Sam Villa Shares Tricks for Keeping Tools Fresh and Looking New

Tools appear as good as new with these gadget- cleaning hacks.

Keeping tools in top shape goes beyond simple cleanliness, says Sam Villa, cofounder of his eponymous brand and Redken global artistic ambassador. “Of course we need to stop the possibility of infection or spread of illness—that’s beauty school 101,” he says.“But also think about it from the guest’s perspective. Even if she doesn’t consciously notice that the dryer is covered in product, the shears have remnants of the previous haircut, or the brush looks like it’s growing fur. Her subconscious is picking up everything in the environment around her and that influences her opinion on the quality of the service.” Here, Villa dishes his tricks for keeping tools fresh and looking new.

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  1. Brushes - Stylists should be cleaning brushes after every guest, every time—no doubt about it! Cleaning brushes gets a little complicated, especially when working with natural boar hair bristles. If you start soaking wood and boar bristle brushes in sanitizing baths, they are not going to last very long. First, eliminate all loose debris from the brush.There are great tools designed specifically for removing hair and grime from brushes, or you can simply use a comb and your hand. Next, it’s time to clean them up.A quick shampoo on natural bristle brushes or a makeup brush cleaner will keep the materials from drying out and breaking.
  2. Razors - I can only speak to razors that have disposable blades, and for that I recommend stylists use a new blade for every guest, leaving only the handle for cleaning, which should happen between each client. For the handle, use a damp towel to wipe off any excess hair or product.I recommend sanitizing the handle each day even though it doesn’t really touch the hair or skin.
  3. Styling Irons - Any product residue should be cleaned off immediately after use while the iron is still warm.If you wait until the iron cools, you’ll have to work a lot harder to get the product to release.About once a week, do a deep clean with hydrogen peroxide and baking soda. To nix buildup on a styling iron, mix hydrogen peroxide with baking soda until it forms a thick paste (you only need a small dash of the hydrogen peroxide).Coat the barrel and plates of the iron with the mixture and let it sit for 10 minutes.Then, wipe off the mixture and use a sponge to get any excess off the barrel and plates.You can also use a toothbrush to remove any remaining dirt as long as it doesn’t scratch the barrel or plates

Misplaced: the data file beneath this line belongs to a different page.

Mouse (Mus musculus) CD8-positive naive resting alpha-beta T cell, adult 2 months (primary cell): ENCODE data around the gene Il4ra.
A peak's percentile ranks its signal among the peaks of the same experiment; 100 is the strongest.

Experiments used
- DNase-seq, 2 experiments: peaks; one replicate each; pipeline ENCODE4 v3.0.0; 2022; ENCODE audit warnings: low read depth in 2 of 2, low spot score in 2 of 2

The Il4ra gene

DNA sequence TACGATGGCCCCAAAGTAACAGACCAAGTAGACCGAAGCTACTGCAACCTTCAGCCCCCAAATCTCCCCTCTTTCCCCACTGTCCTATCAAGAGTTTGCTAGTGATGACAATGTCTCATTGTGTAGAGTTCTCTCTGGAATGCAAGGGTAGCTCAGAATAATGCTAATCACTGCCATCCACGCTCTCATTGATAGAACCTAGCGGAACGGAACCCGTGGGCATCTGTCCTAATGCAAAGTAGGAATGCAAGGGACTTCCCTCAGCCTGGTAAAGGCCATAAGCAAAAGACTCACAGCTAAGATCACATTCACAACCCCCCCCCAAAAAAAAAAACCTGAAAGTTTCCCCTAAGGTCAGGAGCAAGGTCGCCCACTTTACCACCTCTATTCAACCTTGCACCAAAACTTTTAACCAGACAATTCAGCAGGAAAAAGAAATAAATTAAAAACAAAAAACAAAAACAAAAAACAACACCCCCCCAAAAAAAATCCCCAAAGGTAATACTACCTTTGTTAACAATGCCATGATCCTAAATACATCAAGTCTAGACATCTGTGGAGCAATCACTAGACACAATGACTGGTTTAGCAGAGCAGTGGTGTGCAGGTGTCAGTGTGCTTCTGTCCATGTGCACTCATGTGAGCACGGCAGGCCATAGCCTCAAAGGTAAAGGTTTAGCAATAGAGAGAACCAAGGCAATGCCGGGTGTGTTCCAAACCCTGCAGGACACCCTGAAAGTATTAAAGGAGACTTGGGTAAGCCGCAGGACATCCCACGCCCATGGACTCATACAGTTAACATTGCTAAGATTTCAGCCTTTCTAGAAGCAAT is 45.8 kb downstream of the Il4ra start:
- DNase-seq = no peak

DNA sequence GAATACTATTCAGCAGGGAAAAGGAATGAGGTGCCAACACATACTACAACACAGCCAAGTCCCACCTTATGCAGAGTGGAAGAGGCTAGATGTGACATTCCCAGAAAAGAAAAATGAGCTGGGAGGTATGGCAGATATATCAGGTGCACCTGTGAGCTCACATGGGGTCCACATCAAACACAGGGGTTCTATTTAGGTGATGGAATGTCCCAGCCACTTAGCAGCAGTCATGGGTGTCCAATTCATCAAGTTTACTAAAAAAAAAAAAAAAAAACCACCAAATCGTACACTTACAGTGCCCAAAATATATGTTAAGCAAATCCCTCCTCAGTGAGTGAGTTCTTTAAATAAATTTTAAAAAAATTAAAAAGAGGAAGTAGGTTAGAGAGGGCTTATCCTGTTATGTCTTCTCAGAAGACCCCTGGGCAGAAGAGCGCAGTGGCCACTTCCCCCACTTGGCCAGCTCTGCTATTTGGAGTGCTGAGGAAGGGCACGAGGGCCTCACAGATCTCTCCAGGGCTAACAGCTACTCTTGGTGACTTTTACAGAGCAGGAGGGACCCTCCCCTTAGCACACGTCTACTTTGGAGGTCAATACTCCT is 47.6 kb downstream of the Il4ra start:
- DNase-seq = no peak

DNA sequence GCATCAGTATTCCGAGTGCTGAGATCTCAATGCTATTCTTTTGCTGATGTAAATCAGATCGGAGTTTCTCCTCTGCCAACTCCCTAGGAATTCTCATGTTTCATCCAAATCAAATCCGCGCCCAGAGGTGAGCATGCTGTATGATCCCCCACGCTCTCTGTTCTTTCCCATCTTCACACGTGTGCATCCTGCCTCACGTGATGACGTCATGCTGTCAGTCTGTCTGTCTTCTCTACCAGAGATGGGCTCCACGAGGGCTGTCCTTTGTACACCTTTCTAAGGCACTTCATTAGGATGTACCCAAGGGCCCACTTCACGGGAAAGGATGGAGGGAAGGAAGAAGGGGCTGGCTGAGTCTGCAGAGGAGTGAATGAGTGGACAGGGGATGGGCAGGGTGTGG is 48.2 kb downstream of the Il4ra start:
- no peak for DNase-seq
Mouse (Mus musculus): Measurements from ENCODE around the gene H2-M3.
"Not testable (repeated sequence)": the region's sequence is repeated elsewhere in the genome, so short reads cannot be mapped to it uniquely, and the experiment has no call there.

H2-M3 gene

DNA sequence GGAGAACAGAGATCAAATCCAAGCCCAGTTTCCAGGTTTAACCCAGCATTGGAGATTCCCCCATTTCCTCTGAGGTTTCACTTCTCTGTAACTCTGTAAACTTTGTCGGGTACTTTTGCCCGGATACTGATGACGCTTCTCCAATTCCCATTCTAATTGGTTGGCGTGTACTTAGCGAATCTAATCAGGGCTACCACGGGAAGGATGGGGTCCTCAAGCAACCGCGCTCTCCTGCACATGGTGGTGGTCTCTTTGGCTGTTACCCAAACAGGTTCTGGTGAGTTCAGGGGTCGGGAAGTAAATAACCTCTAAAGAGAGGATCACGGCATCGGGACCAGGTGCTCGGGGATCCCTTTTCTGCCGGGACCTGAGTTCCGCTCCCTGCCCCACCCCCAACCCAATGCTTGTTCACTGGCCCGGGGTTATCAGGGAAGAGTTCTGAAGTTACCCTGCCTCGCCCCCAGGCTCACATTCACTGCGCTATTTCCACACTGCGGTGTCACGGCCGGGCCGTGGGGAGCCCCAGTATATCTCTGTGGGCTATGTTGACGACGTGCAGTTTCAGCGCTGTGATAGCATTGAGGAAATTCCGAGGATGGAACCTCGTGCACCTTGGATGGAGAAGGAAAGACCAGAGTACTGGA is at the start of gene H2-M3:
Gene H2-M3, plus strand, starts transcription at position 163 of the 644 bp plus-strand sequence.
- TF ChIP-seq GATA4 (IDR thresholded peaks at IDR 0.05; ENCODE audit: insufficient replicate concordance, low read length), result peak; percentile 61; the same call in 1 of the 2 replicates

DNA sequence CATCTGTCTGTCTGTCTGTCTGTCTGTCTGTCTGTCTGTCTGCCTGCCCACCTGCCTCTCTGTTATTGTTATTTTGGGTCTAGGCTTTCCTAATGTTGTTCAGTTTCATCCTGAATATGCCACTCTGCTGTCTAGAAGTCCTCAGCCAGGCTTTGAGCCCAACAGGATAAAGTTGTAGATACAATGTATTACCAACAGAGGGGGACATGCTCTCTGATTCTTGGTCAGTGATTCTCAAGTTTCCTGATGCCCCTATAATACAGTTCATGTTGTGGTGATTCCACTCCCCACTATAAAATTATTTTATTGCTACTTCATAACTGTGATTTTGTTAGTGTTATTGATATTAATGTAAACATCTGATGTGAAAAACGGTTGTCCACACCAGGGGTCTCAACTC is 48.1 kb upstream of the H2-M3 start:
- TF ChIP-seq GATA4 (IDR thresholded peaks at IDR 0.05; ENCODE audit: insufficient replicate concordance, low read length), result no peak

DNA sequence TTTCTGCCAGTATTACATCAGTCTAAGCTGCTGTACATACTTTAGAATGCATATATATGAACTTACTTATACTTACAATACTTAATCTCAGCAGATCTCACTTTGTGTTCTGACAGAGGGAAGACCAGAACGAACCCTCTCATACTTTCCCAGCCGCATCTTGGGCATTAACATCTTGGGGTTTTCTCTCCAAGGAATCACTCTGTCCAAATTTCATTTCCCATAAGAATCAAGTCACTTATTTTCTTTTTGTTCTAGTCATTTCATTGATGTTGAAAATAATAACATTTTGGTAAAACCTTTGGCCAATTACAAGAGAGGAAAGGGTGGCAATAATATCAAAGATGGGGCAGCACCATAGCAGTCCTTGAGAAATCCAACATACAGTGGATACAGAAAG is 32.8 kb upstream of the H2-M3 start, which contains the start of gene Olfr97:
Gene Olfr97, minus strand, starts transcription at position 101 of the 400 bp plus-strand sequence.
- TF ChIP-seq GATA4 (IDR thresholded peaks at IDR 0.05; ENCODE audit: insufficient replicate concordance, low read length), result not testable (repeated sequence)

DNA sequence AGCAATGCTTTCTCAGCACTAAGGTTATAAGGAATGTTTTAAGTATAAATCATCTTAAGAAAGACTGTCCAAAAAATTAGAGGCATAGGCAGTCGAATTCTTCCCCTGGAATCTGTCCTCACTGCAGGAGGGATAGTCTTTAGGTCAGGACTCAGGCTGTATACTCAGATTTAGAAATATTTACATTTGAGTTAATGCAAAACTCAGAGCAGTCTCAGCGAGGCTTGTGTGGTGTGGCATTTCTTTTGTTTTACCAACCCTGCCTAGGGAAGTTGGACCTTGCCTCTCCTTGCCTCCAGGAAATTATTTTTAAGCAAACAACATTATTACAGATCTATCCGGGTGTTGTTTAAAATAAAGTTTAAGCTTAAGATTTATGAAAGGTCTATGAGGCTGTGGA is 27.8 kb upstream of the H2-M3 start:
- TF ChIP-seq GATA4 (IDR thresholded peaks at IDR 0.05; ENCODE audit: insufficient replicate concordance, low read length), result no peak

4. Blowdryers - A small buildup of dust on the back filter is your signal that it’s time to clean. This could be every few days for busy stylists or once a week for those with less-packed schedules. For light dust on the back filter, remove the filter from the dryer and gently brush the dust away with a color brush or a brush cleaner. If dust is caked on with product, run the filter through hot water to loosen the debris. Make sure it’s completely dry again before putting it back onto the dryer.Wipe down the case of the dryer with a damp cloth and inspect your cords for any damage.

 

[Images: Courtesy of Sam Villa and Getty Images]

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